So instead of a book to read, let me tell you the story of fetching such a book. I walked about a mile over to the house of a woman I had just interviewed for my next book. Rachel is a past or present board member of several initiatives working on poverty and affordable housing in Wytheville and environs. She offered to loan me a book called Hand to Mouth by Linda Tirado, as part of my research.
Writing is a noble profession, but it does tend to make one gain weight if not careful, so I welcomed the opportunity to stretch my legs and let my mind lie fallow a wee while. A warm coat, stout boots, and off I went.
About 2/3 of the way to Rachel’s house, a pit bull came rushing down the upper porch stairs of a big old house and charged the chain link fence between me and him, barking madly.
I turned. “Awww, sweet boy, don’t you look just like my Bruce at home?”
He looked confused.
“And who’s a good boy then, defending Mummy and Daddy’s property and all that? Aren’t you a clever sweet thing, snuffly wuffly baby?”
If there is anything more demeaning to a guard dog than being called snuffly wuffly baby, I have not yet discovered it. He sat down and gave me side-eye.
“Bye now sweet boy!” I waved and continued my slow puff up the hill.
On the way back down, book in hand, I looked for my new canine buddy. Nowhere to be seen, until I checked the high porch. One doggie eye peered between slats on the rail.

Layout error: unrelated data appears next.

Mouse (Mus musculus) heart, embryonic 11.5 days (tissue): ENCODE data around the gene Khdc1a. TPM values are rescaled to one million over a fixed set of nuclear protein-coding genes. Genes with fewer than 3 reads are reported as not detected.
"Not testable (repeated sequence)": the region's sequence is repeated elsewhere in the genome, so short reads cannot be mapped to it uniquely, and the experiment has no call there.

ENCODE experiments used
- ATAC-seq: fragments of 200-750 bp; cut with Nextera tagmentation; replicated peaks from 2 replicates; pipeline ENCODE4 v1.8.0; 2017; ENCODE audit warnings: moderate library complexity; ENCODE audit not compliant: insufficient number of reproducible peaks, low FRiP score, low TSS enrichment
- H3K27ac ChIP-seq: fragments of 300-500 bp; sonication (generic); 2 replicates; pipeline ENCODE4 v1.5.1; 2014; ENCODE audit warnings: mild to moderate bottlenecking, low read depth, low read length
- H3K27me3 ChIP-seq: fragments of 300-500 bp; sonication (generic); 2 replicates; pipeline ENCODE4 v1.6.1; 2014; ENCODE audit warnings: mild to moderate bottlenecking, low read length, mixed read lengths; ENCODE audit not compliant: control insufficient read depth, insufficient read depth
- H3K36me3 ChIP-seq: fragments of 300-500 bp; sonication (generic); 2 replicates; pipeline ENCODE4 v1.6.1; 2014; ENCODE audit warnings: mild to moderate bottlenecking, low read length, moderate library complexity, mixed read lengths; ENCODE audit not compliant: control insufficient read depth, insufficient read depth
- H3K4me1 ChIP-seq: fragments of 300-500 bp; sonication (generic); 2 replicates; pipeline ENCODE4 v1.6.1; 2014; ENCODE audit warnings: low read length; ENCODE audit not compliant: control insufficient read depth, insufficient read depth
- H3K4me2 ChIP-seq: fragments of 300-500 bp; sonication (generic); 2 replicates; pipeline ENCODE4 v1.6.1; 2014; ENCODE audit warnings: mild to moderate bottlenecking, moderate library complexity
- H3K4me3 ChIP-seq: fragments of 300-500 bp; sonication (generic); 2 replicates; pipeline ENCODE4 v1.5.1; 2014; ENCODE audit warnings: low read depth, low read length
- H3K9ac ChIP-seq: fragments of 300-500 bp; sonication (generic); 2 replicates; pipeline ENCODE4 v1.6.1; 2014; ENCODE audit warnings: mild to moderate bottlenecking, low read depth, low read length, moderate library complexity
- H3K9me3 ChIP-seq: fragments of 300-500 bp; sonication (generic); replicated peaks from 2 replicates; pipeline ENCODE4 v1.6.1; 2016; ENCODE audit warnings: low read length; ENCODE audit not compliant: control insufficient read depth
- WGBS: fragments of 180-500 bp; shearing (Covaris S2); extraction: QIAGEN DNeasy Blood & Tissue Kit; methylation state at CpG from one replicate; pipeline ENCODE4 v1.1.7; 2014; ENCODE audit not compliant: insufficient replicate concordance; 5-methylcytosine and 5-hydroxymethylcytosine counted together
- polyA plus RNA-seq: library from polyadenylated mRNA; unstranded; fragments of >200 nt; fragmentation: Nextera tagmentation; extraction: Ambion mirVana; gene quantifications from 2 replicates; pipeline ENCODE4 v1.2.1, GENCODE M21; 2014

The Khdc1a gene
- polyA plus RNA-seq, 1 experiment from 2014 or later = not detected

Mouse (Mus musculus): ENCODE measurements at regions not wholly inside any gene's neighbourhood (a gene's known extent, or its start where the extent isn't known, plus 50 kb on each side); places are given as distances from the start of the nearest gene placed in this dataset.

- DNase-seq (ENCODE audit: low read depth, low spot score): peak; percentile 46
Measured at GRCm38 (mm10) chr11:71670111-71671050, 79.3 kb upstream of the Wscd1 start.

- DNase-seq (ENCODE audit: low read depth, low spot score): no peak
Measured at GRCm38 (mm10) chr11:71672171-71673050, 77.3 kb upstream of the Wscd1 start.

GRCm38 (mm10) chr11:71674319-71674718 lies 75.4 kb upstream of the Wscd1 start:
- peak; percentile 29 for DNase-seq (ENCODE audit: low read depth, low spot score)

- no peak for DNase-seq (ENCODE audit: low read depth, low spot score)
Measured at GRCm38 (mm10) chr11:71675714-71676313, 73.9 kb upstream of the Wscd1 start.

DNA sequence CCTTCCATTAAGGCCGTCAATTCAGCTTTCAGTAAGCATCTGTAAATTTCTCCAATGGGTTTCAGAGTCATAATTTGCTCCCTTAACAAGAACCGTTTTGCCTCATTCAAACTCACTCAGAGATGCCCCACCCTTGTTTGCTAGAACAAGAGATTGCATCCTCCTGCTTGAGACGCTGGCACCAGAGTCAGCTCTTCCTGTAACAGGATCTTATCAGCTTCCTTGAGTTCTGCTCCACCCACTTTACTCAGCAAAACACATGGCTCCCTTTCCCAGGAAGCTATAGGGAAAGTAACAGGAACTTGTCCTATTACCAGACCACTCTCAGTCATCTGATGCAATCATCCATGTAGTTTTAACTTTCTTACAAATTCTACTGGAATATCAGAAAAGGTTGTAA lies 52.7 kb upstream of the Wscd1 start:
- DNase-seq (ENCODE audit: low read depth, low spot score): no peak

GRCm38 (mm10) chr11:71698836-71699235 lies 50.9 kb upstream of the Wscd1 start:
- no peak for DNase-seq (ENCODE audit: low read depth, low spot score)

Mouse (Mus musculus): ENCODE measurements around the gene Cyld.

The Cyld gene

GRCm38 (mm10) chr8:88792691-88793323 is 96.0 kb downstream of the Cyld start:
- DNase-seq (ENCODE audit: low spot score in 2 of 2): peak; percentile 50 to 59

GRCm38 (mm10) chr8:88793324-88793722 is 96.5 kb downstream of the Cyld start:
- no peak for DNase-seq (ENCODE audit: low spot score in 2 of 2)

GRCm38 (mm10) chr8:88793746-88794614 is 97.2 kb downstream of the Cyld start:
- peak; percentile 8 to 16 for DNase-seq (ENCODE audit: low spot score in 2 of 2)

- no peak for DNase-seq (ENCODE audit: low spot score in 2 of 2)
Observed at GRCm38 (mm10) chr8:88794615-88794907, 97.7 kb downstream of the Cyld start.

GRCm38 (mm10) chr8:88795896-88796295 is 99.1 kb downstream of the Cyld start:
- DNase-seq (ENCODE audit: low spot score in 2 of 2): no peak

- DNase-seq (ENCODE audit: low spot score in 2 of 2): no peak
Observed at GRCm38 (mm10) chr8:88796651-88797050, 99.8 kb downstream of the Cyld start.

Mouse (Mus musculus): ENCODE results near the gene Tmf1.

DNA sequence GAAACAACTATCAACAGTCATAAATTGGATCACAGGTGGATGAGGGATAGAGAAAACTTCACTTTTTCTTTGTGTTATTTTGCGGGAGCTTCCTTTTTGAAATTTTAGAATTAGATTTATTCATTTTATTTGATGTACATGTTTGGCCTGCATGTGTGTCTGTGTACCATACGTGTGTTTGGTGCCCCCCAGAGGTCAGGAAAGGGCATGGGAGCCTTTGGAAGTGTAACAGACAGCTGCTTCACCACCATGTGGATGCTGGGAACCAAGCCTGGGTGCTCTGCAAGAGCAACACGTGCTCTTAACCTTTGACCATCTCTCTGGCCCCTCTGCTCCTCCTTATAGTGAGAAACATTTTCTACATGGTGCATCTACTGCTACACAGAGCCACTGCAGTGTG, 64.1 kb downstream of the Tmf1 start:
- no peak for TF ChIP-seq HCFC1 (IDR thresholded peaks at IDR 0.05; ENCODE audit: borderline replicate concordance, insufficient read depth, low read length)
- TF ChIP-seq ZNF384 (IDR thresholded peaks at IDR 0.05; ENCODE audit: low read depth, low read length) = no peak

Guess he doesn’t want to play anymore. That was my first thought, and then, Oh, I get it. He’s going to wait until I am almost past and then rush the corner of the yard barking really loud to make me jump. That way he can get his dignity back.
Sure enough, two steps past the final fence post, here he came, roaring and frothing fit to burst.
“Oh doggiewoggie bowwowser snookie pookums,” I said, in my best purr. “You are so clever wever, aren’t you snooshie wooshie baby boy?”
His shoulders slumped. He turned and started for the porch. I turned back to my journey, but when I glanced over my shoulder, he was doing the same, regarding me with a kind of curious reproach in his eyes.
Lissen son, 2020 is almost over and then you can get your groove back, ‘kay? For now, accept pookie snookums good boy as the compliment it is. None of the other neighborhood dogs heard. You’ll be fine.